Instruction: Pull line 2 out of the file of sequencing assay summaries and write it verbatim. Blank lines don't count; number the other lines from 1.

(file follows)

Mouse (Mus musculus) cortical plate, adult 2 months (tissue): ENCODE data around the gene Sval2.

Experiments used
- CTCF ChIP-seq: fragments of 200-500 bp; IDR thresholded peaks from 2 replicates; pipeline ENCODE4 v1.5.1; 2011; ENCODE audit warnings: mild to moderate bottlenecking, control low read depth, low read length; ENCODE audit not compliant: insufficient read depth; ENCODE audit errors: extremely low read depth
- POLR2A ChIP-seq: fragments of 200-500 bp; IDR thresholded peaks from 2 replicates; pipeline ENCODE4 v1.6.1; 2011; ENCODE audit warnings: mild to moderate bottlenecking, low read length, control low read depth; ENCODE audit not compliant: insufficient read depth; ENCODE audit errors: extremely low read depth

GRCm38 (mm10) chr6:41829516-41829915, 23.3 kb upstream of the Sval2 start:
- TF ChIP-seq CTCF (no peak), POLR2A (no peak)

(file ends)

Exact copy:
Experiments used